The Bank of England has today published its latest Money and Credit figures showing consumer credit growth increased to 4.4% in February 2022 from 3.2% in January 2022. The annual growth rate of credit card borrowing was 9.4% with outstanding balances for consumer credit now standing at £199.5 billion.
Research from the Money Advice Trust, the charity that runs National Debtline and Business Debtline, found that one in four (25 percent) of UK adults have used credit to pay for bills or essentials including food, water, rent, council tax and energy in the last three months.
The findings, based on a Opinium survey of more than 2,000 UK adults, show the difficulties households are already facing trying to meet rising costs:
- One in five (19 percent) UK adults expects to have to borrow money to pay for essentials in the next three months.
- Over a third (34 percent) say they have already cut down on non-essential spending.
- Only one in five (20 percent) feel prepared to deal with rising costs.
Joanna Elson CBE, chief executive of the Money Advice Trust, the charity that runs National Debtline and Business Debtline, said: “Today’s figures, showing a jump in consumer credit borrowing, provide an indicator of the underlying challenges households face in meeting the growing cost of living. Our concern is that more people will be pushed to credit to cover rising bills, which could be storing up problems further down the line when repayments are due.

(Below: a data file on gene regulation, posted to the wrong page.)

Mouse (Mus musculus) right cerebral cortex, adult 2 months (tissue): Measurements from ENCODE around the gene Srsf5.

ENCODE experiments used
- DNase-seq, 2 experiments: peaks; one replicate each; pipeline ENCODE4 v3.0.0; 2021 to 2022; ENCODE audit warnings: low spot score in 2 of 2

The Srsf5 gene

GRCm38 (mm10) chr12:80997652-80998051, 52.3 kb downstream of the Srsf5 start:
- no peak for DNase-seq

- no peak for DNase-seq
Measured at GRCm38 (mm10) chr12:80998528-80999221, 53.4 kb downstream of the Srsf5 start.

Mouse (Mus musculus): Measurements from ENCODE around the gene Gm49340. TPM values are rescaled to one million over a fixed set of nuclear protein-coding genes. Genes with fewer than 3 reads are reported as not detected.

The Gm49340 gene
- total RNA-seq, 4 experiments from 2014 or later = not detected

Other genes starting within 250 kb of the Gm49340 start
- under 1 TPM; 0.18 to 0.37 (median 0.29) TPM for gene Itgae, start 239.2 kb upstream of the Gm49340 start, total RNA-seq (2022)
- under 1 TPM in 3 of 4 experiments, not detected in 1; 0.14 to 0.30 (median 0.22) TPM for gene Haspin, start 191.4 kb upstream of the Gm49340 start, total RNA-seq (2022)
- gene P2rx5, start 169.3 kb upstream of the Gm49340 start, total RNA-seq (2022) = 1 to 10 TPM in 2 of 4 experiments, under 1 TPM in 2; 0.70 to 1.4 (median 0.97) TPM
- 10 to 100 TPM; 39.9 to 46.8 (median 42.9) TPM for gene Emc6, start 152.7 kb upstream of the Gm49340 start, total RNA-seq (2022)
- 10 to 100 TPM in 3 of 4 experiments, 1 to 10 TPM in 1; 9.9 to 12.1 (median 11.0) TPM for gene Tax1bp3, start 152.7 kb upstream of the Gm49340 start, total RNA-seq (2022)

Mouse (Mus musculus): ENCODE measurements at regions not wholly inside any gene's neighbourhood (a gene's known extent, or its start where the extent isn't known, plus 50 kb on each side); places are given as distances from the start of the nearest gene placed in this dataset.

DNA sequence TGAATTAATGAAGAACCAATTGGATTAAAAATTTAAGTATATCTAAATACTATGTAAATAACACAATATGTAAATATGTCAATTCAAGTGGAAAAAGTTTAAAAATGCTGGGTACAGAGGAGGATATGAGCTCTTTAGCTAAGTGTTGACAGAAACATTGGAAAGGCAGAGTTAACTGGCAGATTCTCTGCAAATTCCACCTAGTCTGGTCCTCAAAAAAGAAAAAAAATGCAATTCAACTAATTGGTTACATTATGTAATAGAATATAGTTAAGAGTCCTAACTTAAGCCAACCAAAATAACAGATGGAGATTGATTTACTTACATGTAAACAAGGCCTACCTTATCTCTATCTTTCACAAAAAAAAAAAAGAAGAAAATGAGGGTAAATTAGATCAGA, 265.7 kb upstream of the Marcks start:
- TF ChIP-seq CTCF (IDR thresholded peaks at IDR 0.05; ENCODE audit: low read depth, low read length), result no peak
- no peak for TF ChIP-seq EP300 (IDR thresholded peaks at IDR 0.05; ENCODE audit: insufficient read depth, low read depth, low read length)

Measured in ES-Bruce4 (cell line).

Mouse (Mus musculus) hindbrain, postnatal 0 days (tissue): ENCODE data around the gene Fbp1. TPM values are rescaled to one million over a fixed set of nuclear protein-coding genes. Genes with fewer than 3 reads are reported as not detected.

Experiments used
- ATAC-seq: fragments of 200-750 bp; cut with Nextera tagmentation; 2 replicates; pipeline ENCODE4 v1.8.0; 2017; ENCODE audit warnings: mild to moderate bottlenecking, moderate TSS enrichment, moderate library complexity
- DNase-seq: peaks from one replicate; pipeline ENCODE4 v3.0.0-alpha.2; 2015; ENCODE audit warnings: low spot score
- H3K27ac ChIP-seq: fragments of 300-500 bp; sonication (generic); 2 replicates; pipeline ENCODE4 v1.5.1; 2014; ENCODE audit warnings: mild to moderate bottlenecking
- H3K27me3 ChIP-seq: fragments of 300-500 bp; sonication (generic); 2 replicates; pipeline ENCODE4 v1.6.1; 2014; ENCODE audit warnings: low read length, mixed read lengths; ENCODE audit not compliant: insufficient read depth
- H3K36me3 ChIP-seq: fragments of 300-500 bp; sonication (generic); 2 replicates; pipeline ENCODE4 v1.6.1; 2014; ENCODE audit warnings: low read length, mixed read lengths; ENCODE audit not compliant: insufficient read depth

“Millions of people are already struggling with the cost of energy, fuel and food – and with April’s energy price rise days away and no respite in sight from other rising prices, this test is only going to get far harder.
“While the Government’s council tax and energy bill rebates will help some households to a small degree, more targeted support is needed urgently. As a minimum, this should include significantly uprating benefits and introducing further targeted support to help people struggling with the steep increase in their energy bills.
“The coming months will be a difficult time for millions of people as the mounting pressure on household budgets builds.
“I would encourage anyone worried about their finances to seek free, independent debt advice as soon as possible.”